Discover Ways to Control Negative Thoughts in Recovery
There comes a time when every recovering addict must deal with negative emotions after they left rehab. These emotions should never be ignored because most relapses occur when emotions are left to becoming unmanageable to the point where the person turns to substance abuse again to cope. A study published in the Journal of the American Medical Association stated that based on their findings, first-year relapse rates for recovering addicts ranges from 40 to 60 percent. Due to the high rates of relapse, dealing with negative thoughts in recovery is an essential part of quitting drugs or alcohol.
Types of Negative Thinking in Recovery
Addicts in recovery generally have similar negative thinking in recovery. The type of thinking can be grouped into four categories that are as follows:
- Self-labeling – These types of negative thoughts in recovery relate to the way that the person sees themselves. Something insignificant or inconsequential may happen in the person’s life that most would ignore, but a self-labeler will take it as a sign that they are a bad person and that they have done the worst thing possible.
- Removing positives – This type of thinking involves a person overlooking all of their smaller achievements when a major goal is not met. They may see all of the good they were praised for at work as meaningless if they didn’t get the promotion they were after.
- Catastrophizing – Negative thoughts in recovery can come from something known as catastrophizing. This is where a person will focus just on the bad side of things to the point where all they expect is more poor results. Instead of noticing and acknowledging the good that they have achieved, they will instead just focus on the bad to the point where the good is not important.
- All-or-nothing – An all-or-nothing way of thinking causes a person to consider something a failure if not all of the aspects of the task is completed perfectly.
Coping Skills in Early Recovery
By recognizing the types of negative thoughts in recovery, you can be in a position to use positive coping skills to overcome it. Some of the coping skills in early recovery that can help you include the following:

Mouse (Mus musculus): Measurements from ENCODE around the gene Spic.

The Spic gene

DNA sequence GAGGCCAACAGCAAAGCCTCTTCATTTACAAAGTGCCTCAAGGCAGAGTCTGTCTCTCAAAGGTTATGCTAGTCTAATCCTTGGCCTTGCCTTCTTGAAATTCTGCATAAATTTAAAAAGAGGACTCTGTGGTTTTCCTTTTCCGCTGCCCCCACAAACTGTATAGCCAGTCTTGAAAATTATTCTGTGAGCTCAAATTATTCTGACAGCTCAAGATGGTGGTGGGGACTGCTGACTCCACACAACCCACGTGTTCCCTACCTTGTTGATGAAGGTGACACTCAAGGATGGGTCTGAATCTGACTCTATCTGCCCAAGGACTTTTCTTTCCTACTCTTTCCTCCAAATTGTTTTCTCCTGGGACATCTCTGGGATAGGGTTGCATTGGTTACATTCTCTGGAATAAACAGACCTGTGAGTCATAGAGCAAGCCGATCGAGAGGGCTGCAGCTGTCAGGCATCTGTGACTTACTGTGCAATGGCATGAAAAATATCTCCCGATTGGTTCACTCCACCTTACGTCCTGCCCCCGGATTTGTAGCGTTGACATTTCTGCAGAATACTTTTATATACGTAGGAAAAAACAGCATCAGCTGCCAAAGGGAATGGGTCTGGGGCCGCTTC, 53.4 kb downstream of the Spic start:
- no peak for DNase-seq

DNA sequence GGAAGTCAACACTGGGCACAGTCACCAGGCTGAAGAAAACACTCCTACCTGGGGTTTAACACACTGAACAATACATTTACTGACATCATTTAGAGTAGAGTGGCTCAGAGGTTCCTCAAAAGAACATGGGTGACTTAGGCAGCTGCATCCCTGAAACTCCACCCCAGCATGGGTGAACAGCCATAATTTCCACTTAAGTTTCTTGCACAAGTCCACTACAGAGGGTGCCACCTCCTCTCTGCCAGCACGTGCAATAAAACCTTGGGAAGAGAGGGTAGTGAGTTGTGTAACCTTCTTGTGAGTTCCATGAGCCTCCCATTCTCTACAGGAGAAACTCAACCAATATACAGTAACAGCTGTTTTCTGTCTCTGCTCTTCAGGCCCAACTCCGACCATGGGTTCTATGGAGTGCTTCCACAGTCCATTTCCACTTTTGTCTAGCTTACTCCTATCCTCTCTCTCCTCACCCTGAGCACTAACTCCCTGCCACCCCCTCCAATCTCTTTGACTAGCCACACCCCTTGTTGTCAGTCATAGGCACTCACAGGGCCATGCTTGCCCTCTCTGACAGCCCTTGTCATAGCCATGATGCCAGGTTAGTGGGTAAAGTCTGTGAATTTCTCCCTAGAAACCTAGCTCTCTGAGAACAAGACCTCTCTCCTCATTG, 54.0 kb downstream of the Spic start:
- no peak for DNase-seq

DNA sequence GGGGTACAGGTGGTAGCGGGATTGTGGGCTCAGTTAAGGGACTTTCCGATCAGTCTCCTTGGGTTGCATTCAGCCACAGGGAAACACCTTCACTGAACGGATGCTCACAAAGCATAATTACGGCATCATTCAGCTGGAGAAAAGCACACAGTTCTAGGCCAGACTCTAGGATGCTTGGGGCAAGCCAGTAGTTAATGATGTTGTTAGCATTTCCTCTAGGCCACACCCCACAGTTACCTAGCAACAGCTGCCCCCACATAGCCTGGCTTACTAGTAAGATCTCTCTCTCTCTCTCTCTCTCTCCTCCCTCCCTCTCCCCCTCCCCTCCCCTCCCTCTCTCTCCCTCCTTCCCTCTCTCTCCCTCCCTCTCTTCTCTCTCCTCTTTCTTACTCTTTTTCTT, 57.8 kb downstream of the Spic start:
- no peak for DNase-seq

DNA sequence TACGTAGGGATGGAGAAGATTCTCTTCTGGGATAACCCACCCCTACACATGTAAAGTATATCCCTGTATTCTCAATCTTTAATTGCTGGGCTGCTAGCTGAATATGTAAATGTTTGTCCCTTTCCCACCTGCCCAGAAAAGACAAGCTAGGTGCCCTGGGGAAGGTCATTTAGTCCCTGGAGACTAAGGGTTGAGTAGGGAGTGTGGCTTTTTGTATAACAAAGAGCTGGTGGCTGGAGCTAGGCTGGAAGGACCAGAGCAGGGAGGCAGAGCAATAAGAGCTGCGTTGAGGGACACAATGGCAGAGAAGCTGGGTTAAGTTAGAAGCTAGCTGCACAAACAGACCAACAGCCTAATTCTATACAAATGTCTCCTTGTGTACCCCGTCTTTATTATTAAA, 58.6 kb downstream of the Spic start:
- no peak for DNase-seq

- Realistic goals – Having a goal can help with motivation, but setting difficult goals can cause more frustration than improvement. Try to set goals that you can realistically achieve, and preferably in the short term. As a recovering addict, instead of setting a goal to be clean for a full year as soon as you leave rehab, rather opt for short term goals such as making it to the end of the week without relapsing.
- Cut negative people out – While it’s not always possible to completely remove some negative people in your life such as at work, you do have control over the people you spend your free time with. As a recovering addict, negative people are those who do not support your sobriety goals, such as drug-abusing friends. Align yourself with positive people who stand behind your goals.
- Reach out – It is easy to find a support group in your area, or to go see your therapist again. Reaching out for help when negative emotions begin to get the better of you is crucial to avoid relapse due to insufficient coping skills. No matter how overwhelmed you may feel as you go through recovery, help is always nearby.
If you or a loved one needs help with abuse and/or treatment, please call the WhiteSands Treatment at (877) 855-3470. Our addiction specialists can assess your recovery needs and help you get the addiction treatment that provides the best chance for your long-term recovery.